TetraVue is the leading innovator of 4D LIDAR video cameras that digitally capture the richness and depth of our fast-paced world in high definition. TetraVue’s groundbreaking technology combines the resolution of high definition video with the range of LIDAR to accurately capture motion and depth for large fields-of-view and distances. The company is headquartered in Vista, California with a Northern California development site in San Jose.
Unlike traditional LiDAR systems which use an array of lasers to gather only a few object points, TetraVue's 4D High Definition Solid State Flash LiDAR can determine the distance of objects AND identify them as well.
It can see the difference between a car, a tree, a child, a dog, a paper bag and a mouse!
4D : Depth + Motion
Object Detection at 200+ meters
Solid State Flash
Low Energy Consumption
TetraVue's LiDAR captures 60 million bytes of data per second.
That's 100x faster than traditional LiDAR!
“TetraVue’s LiDAR gives cars perfect vision and allows them to make better decisions. Imagine a car being able to instantly determine if a black spot is a rock or a plastic bag.”
— Connie Sheng, founding managing director at Nautilus Venture Partners
“We strongly believe that LiDAR is the key enabler for the next generation of autonomous vehicles. AGC’s zero infrared absorption automotive glass now offers to Tetravue new possibilities for its 4D LiDAR video camera integration.”
— Michel Meyers, Mobility Business Development Office Director, AGC Automotive Europe
Robert Bosch Venture Capital GmbH (RBVC), the corporate venture capital company of the Bosch Group, has completed an investment in DeepMap Inc, a US start-up based in Palo Alto, California. DeepMap is a software company focused on solving the mapping and localization challenge for autonomous vehicles. “Maps explicitly designed to be read by machines are a critical enabling technology for safe autonomy. DeepMap fills a vacuum in the market. The company’s approach to mapping, which leverages embedded software on the vehicle, is very compelling and relevant for highly automated as well as autonomous driving, within Bosch and the whole automotive industry,” says RBVC Managing Director Dr. Ingo Ramesohl. “DeepMap builds upon the growing RBVC portfolio of technologies addressing the autonomous vehicle vertical, next to start-ups like AImotive and Tetravue.”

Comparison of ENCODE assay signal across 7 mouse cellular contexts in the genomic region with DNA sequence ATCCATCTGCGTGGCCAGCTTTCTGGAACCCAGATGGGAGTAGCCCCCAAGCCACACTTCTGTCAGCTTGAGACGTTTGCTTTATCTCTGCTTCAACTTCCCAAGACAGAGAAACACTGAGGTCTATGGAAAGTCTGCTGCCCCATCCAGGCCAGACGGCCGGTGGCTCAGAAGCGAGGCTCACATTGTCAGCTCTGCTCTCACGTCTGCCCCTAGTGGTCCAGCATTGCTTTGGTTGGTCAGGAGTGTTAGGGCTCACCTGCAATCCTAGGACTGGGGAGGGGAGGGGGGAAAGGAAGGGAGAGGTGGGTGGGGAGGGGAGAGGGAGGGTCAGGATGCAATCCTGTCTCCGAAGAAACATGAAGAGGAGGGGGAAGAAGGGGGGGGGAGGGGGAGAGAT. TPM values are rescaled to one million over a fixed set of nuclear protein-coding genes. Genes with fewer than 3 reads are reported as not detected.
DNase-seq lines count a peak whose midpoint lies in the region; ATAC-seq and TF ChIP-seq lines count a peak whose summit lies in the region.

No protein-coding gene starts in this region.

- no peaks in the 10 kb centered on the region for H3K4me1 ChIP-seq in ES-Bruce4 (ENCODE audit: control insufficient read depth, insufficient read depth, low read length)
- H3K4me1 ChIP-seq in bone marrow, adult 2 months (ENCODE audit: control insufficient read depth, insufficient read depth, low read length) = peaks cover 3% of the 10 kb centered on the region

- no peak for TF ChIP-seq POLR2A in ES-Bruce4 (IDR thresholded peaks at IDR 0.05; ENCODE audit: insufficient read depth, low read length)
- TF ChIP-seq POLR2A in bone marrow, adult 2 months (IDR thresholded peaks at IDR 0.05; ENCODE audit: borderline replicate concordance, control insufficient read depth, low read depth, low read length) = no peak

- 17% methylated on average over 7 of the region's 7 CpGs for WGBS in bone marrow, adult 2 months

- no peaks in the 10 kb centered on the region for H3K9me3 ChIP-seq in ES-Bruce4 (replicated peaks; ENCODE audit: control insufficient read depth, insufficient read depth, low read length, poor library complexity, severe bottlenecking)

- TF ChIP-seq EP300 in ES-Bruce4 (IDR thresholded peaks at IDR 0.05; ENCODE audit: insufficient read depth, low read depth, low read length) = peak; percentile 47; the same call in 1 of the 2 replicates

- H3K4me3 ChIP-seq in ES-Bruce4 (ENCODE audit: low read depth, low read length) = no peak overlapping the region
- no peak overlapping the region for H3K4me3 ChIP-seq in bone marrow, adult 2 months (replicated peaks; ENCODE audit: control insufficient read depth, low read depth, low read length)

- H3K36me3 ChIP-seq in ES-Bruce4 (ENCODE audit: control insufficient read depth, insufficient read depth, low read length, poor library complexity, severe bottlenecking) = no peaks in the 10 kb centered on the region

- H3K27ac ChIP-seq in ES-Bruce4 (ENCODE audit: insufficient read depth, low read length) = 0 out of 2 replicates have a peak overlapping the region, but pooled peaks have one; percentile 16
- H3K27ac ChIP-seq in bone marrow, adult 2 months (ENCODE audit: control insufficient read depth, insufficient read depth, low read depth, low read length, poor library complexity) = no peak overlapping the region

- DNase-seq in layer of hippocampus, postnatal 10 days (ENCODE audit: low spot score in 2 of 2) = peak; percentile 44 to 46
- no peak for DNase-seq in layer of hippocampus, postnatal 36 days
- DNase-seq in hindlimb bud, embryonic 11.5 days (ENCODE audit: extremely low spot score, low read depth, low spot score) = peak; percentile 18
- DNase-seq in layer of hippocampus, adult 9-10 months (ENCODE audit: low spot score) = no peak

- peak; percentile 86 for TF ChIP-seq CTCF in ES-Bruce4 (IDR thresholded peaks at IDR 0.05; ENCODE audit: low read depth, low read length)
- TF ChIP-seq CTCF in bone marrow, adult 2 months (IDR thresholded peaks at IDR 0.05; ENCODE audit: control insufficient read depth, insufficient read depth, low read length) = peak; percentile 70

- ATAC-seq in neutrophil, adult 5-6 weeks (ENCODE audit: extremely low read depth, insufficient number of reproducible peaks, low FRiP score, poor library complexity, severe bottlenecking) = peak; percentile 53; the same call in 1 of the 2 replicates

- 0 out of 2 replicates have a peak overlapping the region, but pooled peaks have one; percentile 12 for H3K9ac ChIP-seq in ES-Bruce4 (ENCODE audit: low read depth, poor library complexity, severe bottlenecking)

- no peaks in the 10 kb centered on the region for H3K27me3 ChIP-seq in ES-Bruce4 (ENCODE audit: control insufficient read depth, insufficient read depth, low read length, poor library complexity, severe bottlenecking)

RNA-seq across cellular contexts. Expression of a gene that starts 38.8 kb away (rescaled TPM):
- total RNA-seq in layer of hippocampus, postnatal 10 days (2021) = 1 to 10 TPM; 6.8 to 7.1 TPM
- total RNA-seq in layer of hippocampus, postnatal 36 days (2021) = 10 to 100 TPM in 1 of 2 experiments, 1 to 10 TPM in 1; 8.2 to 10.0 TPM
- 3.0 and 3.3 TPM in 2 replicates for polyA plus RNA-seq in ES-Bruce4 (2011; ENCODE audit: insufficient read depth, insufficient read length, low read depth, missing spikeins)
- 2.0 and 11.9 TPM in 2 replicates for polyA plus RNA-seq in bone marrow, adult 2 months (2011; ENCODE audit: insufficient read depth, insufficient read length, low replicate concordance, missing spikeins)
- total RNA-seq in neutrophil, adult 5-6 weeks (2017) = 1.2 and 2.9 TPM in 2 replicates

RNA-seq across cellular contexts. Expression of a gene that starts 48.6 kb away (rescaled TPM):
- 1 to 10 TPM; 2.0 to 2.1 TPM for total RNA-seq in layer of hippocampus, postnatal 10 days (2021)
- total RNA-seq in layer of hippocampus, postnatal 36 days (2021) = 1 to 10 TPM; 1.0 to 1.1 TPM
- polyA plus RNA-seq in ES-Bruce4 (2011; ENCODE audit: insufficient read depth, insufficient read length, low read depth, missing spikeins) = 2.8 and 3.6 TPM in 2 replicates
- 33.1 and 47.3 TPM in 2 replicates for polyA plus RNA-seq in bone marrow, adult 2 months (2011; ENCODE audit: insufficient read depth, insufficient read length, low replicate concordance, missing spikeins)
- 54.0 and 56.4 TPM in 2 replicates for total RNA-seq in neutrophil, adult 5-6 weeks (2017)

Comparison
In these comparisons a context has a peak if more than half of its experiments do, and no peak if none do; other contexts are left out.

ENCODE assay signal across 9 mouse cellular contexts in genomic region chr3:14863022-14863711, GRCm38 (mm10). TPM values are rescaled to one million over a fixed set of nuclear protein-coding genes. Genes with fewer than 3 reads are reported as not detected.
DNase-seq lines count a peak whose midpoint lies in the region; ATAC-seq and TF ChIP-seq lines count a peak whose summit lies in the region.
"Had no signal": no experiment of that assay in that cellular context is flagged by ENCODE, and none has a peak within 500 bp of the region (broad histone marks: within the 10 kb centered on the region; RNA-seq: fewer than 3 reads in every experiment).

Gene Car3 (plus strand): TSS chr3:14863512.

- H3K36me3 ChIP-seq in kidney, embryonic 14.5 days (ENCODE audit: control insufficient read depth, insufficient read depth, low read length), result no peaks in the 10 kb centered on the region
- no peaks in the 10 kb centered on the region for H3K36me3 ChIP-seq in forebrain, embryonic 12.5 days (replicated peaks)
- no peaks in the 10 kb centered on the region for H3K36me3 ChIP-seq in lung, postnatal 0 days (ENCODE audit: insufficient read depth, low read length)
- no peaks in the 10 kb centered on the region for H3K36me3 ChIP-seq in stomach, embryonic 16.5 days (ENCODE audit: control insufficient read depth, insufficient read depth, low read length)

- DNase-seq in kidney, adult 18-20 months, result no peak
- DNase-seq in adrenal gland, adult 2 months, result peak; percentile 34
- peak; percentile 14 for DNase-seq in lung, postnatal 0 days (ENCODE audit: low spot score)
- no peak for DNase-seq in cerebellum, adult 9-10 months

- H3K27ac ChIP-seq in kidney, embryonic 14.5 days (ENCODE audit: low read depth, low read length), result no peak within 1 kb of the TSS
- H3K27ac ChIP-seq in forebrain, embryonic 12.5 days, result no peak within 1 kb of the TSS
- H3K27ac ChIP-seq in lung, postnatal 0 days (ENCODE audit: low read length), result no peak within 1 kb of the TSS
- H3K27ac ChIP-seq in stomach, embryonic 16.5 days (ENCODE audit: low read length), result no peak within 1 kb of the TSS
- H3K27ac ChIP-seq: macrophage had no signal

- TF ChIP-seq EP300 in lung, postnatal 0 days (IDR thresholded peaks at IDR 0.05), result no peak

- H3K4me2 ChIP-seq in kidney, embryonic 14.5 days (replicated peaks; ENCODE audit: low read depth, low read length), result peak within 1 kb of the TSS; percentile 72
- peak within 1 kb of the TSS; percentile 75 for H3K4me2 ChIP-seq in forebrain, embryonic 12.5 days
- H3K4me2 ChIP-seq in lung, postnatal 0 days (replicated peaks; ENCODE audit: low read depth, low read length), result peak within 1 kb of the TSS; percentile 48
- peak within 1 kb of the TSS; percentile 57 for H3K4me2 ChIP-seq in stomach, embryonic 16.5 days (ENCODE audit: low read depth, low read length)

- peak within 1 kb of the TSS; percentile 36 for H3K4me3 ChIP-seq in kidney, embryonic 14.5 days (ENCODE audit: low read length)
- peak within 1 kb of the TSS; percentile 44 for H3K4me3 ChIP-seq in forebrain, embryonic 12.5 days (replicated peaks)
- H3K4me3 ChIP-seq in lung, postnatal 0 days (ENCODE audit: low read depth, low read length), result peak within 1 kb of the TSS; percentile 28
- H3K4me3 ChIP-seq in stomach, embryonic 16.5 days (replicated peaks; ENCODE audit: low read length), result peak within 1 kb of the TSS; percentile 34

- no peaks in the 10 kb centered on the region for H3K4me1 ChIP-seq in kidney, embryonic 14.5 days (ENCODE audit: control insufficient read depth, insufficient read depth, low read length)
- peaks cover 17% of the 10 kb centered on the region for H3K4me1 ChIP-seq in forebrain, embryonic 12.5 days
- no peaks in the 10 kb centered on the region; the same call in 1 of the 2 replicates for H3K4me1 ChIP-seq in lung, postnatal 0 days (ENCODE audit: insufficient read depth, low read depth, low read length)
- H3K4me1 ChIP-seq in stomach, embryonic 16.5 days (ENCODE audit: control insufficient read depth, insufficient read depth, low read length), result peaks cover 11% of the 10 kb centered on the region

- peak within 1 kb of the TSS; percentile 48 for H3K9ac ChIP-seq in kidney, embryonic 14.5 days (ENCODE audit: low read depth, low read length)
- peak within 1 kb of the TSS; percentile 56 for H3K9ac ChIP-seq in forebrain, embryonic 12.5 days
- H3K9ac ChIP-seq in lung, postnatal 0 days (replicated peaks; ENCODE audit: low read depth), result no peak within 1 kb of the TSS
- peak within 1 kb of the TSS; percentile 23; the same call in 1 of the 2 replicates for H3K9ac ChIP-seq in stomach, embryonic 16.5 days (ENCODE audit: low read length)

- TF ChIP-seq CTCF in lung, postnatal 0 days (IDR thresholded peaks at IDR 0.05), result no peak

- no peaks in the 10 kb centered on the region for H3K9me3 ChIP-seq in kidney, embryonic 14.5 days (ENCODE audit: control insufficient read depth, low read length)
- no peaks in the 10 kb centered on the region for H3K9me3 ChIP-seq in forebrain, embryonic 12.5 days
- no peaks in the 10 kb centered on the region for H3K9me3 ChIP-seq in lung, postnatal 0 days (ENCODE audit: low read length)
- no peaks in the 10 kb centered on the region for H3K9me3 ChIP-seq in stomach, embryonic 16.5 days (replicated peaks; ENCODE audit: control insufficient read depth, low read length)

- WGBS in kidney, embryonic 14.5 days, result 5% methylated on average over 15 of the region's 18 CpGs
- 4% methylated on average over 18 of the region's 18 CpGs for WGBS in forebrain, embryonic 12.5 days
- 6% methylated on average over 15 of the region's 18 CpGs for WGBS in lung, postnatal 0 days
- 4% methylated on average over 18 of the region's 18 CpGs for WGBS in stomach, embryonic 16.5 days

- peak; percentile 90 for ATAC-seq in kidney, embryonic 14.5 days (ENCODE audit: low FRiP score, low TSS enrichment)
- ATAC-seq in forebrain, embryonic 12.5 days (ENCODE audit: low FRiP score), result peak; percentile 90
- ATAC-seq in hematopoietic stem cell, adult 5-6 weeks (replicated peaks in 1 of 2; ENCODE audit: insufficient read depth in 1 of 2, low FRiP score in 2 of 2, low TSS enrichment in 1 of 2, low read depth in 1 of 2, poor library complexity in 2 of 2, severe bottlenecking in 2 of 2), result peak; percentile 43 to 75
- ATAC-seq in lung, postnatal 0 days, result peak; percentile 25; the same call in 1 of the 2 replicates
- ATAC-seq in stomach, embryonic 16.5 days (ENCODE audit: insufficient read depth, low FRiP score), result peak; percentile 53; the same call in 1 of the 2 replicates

This design adds a new dimension: time. That’s because 20 times per second, it flashes the road ahead with an infrared light pulse recording 60 megabits per second. The reflected 2.0-megapixel image is recorded on an optical camera chip in raw form and in an infrared modulated form. The images are compared, and the degree to which any pixel on the modulated image is dimmer than its unmodulated counterpart indicates that photon’s “time in flight,” from which distance to that object is calculated. Many competing flash systems integrate computational circuitry on the receiving sensor board, which diminishes resolution, but here every pixel counts. Range is said to be 100-plus meters, the optimal viewing angle is 54 degrees, visible light levels don’t affect it, and rain, fog, and dust merely curtail a bit of the system’s ultimate range. The resulting image is detailed enough to consider integrating object detection in this device, simplifying the sensor fusion task of the host vehicle. Cost in high-volume production is expected to be $200 or so. Several OEMs have expressed interest.
Tetravue showed off their radically different time of flight technology. So far there have been only a few methods to measure how long it takes for a pulse of light to go out and come back, thus learning the distance... ...Tetravue offers a new method. They send out a flash, and put a decaying (or opening) shutter in front of an ordinary camera-style sensor. Depending on when the light arrives, it is attenuated a certain amount by the shutter. The amount it is attenuated tells you when it arrived... ...The big advantages of this method are cost -- it uses mostly commodity hardware -- and resolution. Their demo was a 1280x720 camera, and they said they were making a 4K camera. That's actually too much resolution for most neural networks, but digital crops from within it could be very good, and make for the best object recognition results to be found, even on more distant targets. This might be a great tool for recognizing things like pedestrian body language and more.